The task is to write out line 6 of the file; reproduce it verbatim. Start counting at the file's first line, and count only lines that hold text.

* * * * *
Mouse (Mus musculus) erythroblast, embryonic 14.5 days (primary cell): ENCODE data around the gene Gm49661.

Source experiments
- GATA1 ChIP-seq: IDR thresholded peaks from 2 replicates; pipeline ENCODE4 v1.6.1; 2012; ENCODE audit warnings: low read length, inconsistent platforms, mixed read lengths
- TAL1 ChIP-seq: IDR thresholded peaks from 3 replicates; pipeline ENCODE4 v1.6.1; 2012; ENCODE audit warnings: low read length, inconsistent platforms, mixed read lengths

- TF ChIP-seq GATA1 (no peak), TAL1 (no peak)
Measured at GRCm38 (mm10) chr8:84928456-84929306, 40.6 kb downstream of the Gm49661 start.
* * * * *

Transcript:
Measured at GRCm38 (mm10) chr8:84928456-84929306, 40.6 kb downstream of the Gm49661 start.